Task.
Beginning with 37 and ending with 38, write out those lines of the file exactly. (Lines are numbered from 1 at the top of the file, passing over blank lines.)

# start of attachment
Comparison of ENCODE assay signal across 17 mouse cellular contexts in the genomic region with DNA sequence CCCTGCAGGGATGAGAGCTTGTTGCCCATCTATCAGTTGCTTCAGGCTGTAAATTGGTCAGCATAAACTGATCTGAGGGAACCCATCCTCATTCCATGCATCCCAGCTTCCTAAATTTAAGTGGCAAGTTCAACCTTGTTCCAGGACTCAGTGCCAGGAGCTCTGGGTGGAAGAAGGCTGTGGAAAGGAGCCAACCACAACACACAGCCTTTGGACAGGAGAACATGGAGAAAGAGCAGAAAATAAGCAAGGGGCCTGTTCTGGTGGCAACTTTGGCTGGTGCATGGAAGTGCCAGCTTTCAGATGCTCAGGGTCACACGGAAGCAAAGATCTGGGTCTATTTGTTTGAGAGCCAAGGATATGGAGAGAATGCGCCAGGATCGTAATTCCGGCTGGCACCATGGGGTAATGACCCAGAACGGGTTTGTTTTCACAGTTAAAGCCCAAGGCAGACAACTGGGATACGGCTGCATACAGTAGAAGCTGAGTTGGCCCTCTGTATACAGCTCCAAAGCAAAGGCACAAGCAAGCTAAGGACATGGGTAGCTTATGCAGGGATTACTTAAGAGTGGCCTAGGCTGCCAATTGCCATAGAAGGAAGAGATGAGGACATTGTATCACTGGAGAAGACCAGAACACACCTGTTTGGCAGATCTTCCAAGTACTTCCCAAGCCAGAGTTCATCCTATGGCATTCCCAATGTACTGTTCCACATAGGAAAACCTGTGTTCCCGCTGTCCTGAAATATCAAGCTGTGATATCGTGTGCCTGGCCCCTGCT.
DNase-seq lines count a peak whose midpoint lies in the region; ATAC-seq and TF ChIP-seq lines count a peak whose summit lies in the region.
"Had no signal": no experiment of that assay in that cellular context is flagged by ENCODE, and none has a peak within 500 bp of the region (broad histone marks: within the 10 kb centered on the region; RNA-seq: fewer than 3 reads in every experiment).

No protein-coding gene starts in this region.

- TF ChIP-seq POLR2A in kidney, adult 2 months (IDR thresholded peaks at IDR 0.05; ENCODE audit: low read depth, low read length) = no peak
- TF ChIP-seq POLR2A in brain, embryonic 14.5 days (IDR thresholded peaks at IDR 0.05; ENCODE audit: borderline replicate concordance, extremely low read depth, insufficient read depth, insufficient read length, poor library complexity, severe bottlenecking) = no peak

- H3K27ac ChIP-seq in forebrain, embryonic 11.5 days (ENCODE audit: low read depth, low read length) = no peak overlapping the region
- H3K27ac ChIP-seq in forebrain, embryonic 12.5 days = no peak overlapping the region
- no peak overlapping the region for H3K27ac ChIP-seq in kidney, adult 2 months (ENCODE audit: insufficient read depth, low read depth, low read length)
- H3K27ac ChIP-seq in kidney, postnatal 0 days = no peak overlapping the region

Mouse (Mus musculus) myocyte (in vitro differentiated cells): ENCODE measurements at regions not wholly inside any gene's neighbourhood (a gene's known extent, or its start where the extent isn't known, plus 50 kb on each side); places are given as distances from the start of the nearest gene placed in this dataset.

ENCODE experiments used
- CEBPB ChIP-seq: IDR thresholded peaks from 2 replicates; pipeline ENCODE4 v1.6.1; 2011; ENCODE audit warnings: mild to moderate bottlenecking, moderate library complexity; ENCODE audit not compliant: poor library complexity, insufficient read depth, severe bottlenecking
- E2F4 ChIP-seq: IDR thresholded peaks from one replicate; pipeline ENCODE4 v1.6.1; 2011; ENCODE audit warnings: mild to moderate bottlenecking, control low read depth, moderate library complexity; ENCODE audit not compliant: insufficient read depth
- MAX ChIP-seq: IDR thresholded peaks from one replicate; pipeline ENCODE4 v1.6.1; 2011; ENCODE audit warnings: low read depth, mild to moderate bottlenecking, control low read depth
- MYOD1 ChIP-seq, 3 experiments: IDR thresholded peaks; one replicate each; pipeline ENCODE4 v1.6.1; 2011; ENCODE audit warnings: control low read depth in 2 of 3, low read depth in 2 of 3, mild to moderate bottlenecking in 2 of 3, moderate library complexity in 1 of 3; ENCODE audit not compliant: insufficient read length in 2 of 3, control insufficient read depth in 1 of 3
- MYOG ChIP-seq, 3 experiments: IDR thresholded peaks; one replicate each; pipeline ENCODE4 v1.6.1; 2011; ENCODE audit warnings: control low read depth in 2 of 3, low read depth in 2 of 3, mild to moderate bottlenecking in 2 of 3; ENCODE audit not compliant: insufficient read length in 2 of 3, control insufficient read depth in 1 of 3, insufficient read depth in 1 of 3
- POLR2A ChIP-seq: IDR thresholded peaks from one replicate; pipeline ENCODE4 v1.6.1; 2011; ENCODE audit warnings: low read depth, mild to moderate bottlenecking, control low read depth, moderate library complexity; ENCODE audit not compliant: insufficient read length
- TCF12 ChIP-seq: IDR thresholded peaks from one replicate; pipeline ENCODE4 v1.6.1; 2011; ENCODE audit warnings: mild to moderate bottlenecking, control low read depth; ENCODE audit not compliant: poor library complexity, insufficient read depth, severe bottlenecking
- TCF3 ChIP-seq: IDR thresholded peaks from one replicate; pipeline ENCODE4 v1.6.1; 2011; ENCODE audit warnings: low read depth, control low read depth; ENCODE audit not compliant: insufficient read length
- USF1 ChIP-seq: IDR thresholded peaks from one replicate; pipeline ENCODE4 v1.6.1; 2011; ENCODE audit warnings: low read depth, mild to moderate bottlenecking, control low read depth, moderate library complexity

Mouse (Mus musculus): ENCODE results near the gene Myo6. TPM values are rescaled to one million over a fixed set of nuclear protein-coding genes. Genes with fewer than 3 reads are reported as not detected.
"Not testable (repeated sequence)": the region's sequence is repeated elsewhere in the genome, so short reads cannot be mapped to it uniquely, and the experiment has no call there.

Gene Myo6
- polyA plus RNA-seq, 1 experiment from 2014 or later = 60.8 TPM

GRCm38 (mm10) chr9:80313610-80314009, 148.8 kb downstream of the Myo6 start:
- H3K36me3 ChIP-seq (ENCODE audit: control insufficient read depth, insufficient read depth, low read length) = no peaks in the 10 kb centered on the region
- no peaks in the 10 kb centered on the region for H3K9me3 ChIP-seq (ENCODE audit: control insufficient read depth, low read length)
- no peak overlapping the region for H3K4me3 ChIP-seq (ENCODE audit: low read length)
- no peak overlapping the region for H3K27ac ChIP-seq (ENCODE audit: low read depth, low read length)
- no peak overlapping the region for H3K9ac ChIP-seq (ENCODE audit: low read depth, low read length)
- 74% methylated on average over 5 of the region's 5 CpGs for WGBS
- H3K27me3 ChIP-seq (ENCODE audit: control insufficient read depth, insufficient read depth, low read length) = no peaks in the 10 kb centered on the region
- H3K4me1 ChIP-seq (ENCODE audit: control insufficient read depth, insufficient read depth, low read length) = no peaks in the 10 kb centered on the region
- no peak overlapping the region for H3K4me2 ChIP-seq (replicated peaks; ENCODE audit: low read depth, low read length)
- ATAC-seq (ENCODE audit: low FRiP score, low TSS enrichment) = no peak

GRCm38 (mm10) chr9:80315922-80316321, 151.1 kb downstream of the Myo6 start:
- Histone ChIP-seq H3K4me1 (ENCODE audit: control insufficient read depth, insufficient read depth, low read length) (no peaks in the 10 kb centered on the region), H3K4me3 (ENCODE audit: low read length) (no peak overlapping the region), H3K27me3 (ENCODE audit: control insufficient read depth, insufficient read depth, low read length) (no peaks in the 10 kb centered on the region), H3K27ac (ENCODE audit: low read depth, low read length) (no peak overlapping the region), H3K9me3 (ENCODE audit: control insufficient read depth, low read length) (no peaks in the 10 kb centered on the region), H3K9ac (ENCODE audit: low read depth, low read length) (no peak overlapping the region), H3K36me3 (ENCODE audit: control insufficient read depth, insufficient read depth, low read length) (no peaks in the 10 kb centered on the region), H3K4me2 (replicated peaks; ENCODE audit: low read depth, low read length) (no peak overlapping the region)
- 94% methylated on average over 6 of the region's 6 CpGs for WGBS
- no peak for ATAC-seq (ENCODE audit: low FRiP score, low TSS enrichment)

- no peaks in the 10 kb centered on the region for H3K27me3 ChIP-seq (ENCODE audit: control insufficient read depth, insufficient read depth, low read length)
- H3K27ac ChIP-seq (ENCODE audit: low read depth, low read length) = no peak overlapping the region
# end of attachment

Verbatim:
GRCm38 (mm10) chr9:80315922-80316321, 151.1 kb downstream of the Myo6 start:
- Histone ChIP-seq H3K4me1 (ENCODE audit: control insufficient read depth, insufficient read depth, low read length) (no peaks in the 10 kb centered on the region), H3K4me3 (ENCODE audit: low read length) (no peak overlapping the region), H3K27me3 (ENCODE audit: control insufficient read depth, insufficient read depth, low read length) (no peaks in the 10 kb centered on the region), H3K27ac (ENCODE audit: low read depth, low read length) (no peak overlapping the region), H3K9me3 (ENCODE audit: control insufficient read depth, low read length) (no peaks in the 10 kb centered on the region), H3K9ac (ENCODE audit: low read depth, low read length) (no peak overlapping the region), H3K36me3 (ENCODE audit: control insufficient read depth, insufficient read depth, low read length) (no peaks in the 10 kb centered on the region), H3K4me2 (replicated peaks; ENCODE audit: low read depth, low read length) (no peak overlapping the region)